Contrastingly, so far, the BLP’s successes have been tempered by distracting side shows. It is fair to say that the BLP has managed to highlight a daunting nightmare for Barbadians regarding the leadership which has been dozing while crises such as CLICO and Cahill unravel.
Indeed, there is a prevailing currency in Barbados that the political climate has become increasingly charged with the persistence of crisis conditions. Since the passing of David Thompson, Barbados’ political climate has been blanketed with machinations of political uncertainty, questions of legitimacy, claims of incompetence, and allegations of clandestine turnovers out-phased only by a propensity for the sleeping giant to wake at personal convenience instead of at the people’s calling.
Taken together, the discursive elements surrounding the gamut of problems beginning with lack-lustre leadership, and the crises of varying degrees, rage on with a bitter-sweet political pill. The evidence over the last eight years, should demand that Barbadians keep the political parties on notice.
In recent days, the unions, for example, have been demanding the resignation of a minister, while allegations of questionable practices and ministerial neglect have become prevalent. People ought to be more compelling in demanding that their concerns are heard and addressed by politicians from all sides, and without the convenience of excuses pointing at the other.
Regardless, there are few policy insights or Government statements that would suggest to Barbadians that these crises have been effectively mitigated. Hence, the real need now is for the political agents to trust the people, engage the people, and to be honest with the people.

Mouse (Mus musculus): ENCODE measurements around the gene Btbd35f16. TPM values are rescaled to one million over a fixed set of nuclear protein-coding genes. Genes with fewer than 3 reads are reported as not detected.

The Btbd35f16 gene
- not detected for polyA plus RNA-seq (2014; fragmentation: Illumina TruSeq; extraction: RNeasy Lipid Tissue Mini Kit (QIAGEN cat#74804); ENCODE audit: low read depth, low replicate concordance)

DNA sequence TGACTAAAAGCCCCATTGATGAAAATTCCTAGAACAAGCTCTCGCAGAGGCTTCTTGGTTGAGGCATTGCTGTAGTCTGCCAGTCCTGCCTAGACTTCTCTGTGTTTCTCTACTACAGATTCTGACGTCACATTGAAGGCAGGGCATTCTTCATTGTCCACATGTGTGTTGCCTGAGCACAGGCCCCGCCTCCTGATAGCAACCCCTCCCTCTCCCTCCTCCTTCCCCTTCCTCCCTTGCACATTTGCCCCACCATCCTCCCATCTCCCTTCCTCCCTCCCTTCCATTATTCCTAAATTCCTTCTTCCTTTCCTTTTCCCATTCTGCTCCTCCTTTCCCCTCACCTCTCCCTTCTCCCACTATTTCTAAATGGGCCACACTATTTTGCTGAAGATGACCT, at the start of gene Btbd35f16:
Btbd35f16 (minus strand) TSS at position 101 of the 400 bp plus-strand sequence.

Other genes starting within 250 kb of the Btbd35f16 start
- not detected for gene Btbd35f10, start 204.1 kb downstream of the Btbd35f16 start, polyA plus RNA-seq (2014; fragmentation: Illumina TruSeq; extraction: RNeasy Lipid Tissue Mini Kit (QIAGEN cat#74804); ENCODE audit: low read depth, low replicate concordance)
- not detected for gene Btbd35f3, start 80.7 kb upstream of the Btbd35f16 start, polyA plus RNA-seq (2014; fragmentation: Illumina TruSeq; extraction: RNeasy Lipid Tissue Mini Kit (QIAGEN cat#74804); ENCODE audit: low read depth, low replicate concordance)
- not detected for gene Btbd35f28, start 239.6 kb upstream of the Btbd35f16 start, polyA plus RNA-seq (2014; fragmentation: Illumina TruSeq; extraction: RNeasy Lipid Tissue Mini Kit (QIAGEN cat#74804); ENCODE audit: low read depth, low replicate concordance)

I conclude by stating the obvious. Effective political steering of the governance ship is urgently needed in Barbados. The reluctance to reshuffle the oversized and underperforming Cabinet, or to control those whose words incite and insult more than heal or pacify are necessary things within the remit of the political leader.
The rampant lack of accountability and transparency ought to be condemned by more persons and by civil society. Regardless of what happens, the no-confidence debate,
if it does take place, may provide the answers that the general public and all interested parties need.
(Dr George C. Brathwaite is a researcher and political consultant, and is an academic consultant for an international firm. Up until recently, he was editor of Caribbean Times (Antigua).